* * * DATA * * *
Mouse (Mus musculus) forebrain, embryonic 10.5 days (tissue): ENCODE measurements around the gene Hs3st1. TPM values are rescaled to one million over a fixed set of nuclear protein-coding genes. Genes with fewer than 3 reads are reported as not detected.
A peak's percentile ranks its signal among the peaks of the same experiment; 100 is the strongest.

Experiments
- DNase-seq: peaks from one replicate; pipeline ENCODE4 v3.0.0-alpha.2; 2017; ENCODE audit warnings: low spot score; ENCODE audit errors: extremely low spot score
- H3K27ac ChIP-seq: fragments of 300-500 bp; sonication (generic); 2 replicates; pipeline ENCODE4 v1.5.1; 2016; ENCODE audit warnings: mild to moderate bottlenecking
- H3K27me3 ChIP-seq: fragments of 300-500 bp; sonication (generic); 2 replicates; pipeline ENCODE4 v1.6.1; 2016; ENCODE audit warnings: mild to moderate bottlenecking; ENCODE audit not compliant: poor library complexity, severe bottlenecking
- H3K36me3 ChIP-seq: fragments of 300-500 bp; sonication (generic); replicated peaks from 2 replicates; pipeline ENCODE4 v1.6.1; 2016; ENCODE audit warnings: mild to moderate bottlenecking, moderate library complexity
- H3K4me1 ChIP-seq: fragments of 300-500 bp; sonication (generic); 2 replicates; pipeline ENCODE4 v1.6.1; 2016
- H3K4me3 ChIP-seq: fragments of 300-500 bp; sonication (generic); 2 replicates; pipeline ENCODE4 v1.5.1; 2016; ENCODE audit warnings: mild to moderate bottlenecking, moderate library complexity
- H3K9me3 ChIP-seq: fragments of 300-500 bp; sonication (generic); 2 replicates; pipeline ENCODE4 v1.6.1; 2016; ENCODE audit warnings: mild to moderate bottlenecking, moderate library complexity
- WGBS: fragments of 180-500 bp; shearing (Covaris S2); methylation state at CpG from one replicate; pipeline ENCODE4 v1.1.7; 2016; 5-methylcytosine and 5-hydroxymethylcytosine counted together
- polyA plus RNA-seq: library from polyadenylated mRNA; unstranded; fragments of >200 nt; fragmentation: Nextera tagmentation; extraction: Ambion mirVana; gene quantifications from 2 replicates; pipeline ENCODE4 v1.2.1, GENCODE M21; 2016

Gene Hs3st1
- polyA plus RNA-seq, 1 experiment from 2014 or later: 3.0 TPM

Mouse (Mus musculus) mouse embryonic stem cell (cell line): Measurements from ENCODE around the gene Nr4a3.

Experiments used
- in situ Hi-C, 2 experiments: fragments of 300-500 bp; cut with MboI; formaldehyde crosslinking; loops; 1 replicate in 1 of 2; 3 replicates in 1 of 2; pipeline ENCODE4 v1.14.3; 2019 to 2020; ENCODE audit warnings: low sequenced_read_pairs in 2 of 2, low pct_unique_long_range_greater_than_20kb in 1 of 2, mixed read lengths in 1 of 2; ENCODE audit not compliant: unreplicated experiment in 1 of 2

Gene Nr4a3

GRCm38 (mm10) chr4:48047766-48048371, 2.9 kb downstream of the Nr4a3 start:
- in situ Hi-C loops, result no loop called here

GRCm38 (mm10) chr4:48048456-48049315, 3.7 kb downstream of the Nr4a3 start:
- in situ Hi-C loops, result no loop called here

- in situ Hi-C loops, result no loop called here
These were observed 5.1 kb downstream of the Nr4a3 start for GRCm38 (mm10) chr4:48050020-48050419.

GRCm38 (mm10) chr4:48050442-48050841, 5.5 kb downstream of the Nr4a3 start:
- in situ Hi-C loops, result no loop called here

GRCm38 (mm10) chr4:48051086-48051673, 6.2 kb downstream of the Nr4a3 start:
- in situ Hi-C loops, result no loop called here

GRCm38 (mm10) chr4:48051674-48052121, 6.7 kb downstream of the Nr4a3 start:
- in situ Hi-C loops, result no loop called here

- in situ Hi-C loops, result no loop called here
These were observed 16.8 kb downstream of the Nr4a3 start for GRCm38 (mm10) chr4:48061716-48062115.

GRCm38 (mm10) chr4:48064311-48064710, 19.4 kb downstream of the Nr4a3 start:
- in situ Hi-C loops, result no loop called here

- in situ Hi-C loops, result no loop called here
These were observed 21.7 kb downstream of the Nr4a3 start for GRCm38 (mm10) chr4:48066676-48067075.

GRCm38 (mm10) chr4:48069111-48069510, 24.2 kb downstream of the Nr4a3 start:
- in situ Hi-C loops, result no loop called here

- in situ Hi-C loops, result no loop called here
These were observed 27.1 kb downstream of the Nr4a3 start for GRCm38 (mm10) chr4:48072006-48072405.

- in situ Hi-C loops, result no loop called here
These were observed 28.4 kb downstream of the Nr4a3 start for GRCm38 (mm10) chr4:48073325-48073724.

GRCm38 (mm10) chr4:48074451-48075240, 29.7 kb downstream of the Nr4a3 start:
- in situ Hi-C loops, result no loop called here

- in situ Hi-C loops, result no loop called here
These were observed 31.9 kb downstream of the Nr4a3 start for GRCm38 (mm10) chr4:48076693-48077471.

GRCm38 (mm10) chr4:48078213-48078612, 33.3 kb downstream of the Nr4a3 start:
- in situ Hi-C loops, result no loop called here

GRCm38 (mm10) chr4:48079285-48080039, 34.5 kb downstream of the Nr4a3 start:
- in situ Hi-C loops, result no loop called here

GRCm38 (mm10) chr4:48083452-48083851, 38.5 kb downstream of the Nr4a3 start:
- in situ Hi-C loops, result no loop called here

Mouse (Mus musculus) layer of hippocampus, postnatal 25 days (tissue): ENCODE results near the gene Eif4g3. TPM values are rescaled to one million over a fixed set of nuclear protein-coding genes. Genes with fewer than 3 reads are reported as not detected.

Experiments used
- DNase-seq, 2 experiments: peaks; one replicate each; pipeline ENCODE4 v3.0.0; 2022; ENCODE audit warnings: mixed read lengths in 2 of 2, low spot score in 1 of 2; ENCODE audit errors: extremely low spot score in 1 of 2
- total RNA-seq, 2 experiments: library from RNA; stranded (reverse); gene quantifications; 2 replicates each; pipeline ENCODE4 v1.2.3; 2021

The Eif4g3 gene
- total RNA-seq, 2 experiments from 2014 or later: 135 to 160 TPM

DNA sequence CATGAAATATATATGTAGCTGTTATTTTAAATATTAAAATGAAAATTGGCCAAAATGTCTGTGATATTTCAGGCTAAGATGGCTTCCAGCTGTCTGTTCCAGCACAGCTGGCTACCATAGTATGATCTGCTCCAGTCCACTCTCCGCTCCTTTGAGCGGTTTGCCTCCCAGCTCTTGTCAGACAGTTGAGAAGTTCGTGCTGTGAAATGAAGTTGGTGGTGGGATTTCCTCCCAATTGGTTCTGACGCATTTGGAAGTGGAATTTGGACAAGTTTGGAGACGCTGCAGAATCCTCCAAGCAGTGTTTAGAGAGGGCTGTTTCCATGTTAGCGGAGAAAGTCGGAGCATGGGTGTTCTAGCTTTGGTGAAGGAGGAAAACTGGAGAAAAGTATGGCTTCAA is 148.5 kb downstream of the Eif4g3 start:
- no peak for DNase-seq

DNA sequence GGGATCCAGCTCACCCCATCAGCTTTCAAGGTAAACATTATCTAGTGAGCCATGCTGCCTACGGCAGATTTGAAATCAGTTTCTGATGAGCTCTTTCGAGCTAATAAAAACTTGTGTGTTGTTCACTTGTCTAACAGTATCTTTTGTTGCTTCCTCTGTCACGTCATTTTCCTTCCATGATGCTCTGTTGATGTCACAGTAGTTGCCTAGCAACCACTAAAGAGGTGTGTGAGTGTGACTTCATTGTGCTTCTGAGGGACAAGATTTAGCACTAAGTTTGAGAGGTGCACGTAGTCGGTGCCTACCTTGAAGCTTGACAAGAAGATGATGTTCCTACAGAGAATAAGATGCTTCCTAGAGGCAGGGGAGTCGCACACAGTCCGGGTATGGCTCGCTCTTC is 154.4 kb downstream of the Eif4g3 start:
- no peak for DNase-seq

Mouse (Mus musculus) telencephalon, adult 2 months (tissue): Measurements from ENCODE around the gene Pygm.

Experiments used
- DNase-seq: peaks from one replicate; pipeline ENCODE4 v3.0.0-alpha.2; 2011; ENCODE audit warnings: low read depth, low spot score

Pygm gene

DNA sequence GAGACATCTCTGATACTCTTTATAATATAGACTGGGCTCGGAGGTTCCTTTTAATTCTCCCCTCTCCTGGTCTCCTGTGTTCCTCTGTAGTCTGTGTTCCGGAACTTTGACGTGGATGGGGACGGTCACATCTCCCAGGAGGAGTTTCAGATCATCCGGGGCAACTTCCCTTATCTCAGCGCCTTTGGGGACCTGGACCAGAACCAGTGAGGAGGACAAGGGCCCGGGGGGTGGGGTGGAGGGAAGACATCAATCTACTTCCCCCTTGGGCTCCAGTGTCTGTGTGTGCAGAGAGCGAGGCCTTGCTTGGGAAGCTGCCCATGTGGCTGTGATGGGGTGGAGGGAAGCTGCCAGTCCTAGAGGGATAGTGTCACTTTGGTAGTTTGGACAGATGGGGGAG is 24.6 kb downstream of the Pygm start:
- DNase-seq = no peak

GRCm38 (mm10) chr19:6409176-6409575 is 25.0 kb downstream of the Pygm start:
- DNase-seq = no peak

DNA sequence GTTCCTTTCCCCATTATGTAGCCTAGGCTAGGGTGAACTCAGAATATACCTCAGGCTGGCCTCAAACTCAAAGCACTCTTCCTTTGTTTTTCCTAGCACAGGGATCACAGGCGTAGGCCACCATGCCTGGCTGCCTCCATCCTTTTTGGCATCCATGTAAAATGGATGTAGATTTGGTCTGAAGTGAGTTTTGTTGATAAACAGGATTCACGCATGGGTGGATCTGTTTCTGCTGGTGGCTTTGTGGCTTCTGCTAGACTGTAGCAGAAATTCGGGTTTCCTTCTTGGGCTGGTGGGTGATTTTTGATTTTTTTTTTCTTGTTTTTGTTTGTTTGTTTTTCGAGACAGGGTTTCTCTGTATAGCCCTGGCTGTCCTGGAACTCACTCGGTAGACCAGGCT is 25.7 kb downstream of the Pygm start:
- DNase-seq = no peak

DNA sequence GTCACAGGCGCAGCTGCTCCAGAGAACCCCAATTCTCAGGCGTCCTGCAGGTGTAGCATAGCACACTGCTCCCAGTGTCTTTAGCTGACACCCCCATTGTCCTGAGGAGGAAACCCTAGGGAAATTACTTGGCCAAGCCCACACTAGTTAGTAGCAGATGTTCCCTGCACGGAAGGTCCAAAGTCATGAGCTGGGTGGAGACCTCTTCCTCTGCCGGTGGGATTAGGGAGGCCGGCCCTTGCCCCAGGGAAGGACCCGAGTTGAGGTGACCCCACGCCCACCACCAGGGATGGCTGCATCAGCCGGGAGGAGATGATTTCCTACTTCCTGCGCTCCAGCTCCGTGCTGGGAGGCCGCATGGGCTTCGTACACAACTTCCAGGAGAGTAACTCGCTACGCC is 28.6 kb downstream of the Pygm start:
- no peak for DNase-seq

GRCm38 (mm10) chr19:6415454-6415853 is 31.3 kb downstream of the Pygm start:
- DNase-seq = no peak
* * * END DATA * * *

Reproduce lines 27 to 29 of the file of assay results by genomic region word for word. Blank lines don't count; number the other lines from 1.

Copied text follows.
GRCm38 (mm10) chr4:48051086-48051673, 6.2 kb downstream of the Nr4a3 start:
- in situ Hi-C loops, result no loop called here

GRCm38 (mm10) chr4:48051674-48052121, 6.7 kb downstream of the Nr4a3 start: